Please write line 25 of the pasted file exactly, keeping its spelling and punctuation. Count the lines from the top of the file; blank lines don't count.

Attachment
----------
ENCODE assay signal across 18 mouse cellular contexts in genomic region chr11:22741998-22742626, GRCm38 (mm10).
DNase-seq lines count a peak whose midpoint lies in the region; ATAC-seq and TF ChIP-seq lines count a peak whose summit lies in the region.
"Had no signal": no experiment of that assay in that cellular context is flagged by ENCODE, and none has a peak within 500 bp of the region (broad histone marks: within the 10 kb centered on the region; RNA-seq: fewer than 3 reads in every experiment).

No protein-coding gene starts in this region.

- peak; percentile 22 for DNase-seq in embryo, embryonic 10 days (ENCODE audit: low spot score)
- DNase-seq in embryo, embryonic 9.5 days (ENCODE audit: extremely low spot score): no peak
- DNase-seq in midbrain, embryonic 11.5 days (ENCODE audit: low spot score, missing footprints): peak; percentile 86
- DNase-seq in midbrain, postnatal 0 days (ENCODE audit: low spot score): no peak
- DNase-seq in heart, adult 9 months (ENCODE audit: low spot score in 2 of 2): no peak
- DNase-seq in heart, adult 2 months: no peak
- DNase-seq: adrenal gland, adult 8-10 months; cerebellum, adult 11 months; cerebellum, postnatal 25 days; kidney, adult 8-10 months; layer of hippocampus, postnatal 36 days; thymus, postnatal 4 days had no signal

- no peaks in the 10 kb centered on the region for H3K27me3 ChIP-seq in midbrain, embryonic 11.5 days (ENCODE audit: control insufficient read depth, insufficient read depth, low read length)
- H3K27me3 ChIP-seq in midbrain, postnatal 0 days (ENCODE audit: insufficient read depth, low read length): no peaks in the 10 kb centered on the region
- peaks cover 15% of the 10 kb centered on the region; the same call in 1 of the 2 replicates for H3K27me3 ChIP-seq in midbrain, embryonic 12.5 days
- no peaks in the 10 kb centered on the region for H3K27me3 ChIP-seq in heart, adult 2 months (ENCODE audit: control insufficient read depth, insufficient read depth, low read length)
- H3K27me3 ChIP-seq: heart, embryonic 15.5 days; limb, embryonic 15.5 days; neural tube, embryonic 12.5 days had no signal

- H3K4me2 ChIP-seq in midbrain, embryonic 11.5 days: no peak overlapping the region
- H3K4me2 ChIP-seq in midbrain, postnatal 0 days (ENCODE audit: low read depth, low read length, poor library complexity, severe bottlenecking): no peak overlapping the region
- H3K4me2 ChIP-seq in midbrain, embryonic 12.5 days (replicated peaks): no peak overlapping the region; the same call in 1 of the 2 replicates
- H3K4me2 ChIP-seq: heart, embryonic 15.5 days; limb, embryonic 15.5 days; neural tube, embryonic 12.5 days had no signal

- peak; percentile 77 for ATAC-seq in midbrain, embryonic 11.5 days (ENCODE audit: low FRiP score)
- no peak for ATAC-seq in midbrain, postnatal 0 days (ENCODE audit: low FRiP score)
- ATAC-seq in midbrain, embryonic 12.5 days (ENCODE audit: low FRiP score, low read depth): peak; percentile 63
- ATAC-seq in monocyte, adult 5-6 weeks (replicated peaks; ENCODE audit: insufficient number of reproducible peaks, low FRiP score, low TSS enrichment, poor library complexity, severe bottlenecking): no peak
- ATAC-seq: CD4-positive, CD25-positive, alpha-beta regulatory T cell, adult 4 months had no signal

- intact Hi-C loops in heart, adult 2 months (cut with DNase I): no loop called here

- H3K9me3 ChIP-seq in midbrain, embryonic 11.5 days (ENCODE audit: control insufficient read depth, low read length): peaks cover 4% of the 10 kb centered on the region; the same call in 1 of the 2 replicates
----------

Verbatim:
- ATAC-seq: CD4-positive, CD25-positive, alpha-beta regulatory T cell, adult 4 months had no signal